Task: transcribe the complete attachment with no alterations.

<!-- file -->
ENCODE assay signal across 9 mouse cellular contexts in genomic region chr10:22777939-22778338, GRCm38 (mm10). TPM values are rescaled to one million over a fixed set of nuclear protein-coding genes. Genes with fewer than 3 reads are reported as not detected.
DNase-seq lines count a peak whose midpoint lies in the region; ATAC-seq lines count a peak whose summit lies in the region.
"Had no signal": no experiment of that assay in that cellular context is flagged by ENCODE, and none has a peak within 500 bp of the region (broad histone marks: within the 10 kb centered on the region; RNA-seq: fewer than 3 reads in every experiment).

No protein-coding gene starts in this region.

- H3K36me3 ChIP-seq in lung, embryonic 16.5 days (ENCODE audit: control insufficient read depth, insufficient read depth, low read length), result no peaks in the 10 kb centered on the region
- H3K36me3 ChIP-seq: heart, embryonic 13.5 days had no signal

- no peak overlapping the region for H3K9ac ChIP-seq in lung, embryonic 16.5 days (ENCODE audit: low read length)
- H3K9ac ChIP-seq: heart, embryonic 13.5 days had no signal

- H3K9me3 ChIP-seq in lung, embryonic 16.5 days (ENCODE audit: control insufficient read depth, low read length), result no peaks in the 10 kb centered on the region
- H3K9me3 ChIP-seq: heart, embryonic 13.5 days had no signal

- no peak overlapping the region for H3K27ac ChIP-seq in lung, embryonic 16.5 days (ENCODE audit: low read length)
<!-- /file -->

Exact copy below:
ENCODE assay signal across 9 mouse cellular contexts in genomic region chr10:22777939-22778338, GRCm38 (mm10). TPM values are rescaled to one million over a fixed set of nuclear protein-coding genes. Genes with fewer than 3 reads are reported as not detected.
DNase-seq lines count a peak whose midpoint lies in the region; ATAC-seq lines count a peak whose summit lies in the region.
"Had no signal": no experiment of that assay in that cellular context is flagged by ENCODE, and none has a peak within 500 bp of the region (broad histone marks: within the 10 kb centered on the region; RNA-seq: fewer than 3 reads in every experiment).

No protein-coding gene starts in this region.

- H3K36me3 ChIP-seq in lung, embryonic 16.5 days (ENCODE audit: control insufficient read depth, insufficient read depth, low read length), result no peaks in the 10 kb centered on the region
- H3K36me3 ChIP-seq: heart, embryonic 13.5 days had no signal

- no peak overlapping the region for H3K9ac ChIP-seq in lung, embryonic 16.5 days (ENCODE audit: low read length)
- H3K9ac ChIP-seq: heart, embryonic 13.5 days had no signal

- H3K9me3 ChIP-seq in lung, embryonic 16.5 days (ENCODE audit: control insufficient read depth, low read length), result no peaks in the 10 kb centered on the region
- H3K9me3 ChIP-seq: heart, embryonic 13.5 days had no signal

- no peak overlapping the region for H3K27ac ChIP-seq in lung, embryonic 16.5 days (ENCODE audit: low read length)